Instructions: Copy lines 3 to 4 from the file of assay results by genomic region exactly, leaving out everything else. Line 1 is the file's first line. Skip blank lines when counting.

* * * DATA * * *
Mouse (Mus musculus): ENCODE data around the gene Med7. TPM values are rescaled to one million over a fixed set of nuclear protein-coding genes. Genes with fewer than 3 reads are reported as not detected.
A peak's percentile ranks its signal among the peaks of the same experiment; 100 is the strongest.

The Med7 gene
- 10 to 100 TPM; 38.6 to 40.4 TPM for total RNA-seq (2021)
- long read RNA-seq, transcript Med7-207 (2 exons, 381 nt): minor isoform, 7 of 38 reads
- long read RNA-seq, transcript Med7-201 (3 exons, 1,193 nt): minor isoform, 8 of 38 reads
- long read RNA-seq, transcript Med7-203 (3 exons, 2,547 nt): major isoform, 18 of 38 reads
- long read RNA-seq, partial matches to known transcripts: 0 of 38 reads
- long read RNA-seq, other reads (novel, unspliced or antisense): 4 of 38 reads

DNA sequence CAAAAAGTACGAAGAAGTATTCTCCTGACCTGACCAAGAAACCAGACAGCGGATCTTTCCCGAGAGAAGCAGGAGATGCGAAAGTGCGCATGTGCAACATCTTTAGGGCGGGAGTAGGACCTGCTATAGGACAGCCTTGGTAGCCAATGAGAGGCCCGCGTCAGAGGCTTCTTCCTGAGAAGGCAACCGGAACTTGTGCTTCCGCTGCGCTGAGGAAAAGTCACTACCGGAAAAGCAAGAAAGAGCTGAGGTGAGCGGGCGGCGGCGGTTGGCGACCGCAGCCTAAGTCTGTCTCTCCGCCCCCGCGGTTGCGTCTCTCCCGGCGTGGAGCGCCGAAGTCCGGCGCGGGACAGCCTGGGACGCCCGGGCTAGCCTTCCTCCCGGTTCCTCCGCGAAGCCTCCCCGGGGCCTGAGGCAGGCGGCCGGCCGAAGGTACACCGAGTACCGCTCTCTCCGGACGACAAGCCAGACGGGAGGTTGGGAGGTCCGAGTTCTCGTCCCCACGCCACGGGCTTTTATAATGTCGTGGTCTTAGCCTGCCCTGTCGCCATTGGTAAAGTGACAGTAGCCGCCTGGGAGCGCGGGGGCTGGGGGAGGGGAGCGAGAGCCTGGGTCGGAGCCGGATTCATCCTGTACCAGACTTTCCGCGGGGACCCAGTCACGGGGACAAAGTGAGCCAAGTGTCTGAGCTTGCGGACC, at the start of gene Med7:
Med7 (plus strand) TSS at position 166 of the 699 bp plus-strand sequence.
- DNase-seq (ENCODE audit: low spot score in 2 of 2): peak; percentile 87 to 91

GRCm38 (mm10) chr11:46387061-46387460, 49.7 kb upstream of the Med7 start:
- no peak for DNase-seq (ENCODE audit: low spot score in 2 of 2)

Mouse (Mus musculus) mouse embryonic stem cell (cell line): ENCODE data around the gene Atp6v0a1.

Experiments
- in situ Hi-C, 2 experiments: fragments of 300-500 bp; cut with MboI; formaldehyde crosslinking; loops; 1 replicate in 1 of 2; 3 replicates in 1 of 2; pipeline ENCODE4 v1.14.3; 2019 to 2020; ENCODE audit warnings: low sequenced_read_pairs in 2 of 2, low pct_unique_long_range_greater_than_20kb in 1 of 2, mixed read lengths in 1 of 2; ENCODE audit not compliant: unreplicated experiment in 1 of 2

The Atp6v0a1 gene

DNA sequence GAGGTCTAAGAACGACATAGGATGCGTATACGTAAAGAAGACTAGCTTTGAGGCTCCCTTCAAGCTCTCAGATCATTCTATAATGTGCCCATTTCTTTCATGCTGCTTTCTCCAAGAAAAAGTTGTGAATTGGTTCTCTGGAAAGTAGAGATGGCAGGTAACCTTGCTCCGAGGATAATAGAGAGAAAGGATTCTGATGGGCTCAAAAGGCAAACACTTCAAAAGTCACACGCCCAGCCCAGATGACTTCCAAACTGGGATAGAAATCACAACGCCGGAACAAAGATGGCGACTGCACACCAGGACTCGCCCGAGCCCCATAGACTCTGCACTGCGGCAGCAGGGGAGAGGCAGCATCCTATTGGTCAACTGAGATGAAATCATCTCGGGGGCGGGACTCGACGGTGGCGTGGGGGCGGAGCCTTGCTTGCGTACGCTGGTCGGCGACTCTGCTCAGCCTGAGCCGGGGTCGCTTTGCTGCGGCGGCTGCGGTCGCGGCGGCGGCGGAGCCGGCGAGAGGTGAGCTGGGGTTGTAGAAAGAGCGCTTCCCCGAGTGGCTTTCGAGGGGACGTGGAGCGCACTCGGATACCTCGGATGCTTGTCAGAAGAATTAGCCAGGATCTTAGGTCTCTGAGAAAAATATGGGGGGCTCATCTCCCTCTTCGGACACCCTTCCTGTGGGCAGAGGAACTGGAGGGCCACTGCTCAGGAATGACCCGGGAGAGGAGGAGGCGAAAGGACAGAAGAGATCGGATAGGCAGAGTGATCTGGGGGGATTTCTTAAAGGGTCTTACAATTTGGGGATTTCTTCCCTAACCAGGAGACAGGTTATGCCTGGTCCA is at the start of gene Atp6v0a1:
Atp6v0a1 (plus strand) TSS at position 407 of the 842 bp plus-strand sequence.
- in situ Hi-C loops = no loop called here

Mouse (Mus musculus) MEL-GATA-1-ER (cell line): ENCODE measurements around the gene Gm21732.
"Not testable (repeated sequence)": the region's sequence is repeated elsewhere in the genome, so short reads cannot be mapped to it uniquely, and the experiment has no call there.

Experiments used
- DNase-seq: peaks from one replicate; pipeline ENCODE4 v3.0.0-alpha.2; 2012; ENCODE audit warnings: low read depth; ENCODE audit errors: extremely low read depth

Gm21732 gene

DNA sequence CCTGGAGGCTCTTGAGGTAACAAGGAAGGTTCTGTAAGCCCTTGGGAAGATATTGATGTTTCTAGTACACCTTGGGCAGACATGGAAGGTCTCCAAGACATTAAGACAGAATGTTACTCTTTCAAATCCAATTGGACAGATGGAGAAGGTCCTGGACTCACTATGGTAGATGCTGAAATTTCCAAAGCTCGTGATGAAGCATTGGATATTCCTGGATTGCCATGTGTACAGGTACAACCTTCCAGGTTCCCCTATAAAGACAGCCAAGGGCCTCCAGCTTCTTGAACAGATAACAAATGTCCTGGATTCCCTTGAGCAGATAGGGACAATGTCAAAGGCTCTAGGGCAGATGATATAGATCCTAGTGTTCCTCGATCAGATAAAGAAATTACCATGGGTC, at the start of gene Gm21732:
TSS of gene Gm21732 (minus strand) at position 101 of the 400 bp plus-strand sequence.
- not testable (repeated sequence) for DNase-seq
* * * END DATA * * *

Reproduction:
The Med7 gene
- 10 to 100 TPM; 38.6 to 40.4 TPM for total RNA-seq (2021)